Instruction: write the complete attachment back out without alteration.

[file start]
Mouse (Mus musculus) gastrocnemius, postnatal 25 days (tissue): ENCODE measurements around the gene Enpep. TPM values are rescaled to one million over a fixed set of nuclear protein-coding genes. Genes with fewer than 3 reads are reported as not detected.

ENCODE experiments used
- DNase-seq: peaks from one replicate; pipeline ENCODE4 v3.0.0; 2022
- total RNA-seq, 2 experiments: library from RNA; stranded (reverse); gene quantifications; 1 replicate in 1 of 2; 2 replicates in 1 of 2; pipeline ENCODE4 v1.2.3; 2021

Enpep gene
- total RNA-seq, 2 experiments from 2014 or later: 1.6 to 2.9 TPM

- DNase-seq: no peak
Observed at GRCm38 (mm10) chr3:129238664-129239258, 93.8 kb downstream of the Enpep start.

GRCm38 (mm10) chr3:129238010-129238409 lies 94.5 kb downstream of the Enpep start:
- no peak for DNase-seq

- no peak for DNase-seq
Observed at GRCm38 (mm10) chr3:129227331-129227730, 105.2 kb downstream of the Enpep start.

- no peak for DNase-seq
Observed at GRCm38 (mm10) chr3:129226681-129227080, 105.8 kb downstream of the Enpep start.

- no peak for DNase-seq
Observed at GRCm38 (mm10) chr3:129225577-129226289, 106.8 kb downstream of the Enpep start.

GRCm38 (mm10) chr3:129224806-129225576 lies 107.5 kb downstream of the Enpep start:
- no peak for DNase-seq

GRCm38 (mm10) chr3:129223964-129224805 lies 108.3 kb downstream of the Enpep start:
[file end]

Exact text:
Mouse (Mus musculus) gastrocnemius, postnatal 25 days (tissue): ENCODE measurements around the gene Enpep. TPM values are rescaled to one million over a fixed set of nuclear protein-coding genes. Genes with fewer than 3 reads are reported as not detected.

ENCODE experiments used
- DNase-seq: peaks from one replicate; pipeline ENCODE4 v3.0.0; 2022
- total RNA-seq, 2 experiments: library from RNA; stranded (reverse); gene quantifications; 1 replicate in 1 of 2; 2 replicates in 1 of 2; pipeline ENCODE4 v1.2.3; 2021

Enpep gene
- total RNA-seq, 2 experiments from 2014 or later: 1.6 to 2.9 TPM

- DNase-seq: no peak
Observed at GRCm38 (mm10) chr3:129238664-129239258, 93.8 kb downstream of the Enpep start.

GRCm38 (mm10) chr3:129238010-129238409 lies 94.5 kb downstream of the Enpep start:
- no peak for DNase-seq

- no peak for DNase-seq
Observed at GRCm38 (mm10) chr3:129227331-129227730, 105.2 kb downstream of the Enpep start.

- no peak for DNase-seq
Observed at GRCm38 (mm10) chr3:129226681-129227080, 105.8 kb downstream of the Enpep start.

- no peak for DNase-seq
Observed at GRCm38 (mm10) chr3:129225577-129226289, 106.8 kb downstream of the Enpep start.

GRCm38 (mm10) chr3:129224806-129225576 lies 107.5 kb downstream of the Enpep start:
- no peak for DNase-seq

GRCm38 (mm10) chr3:129223964-129224805 lies 108.3 kb downstream of the Enpep start: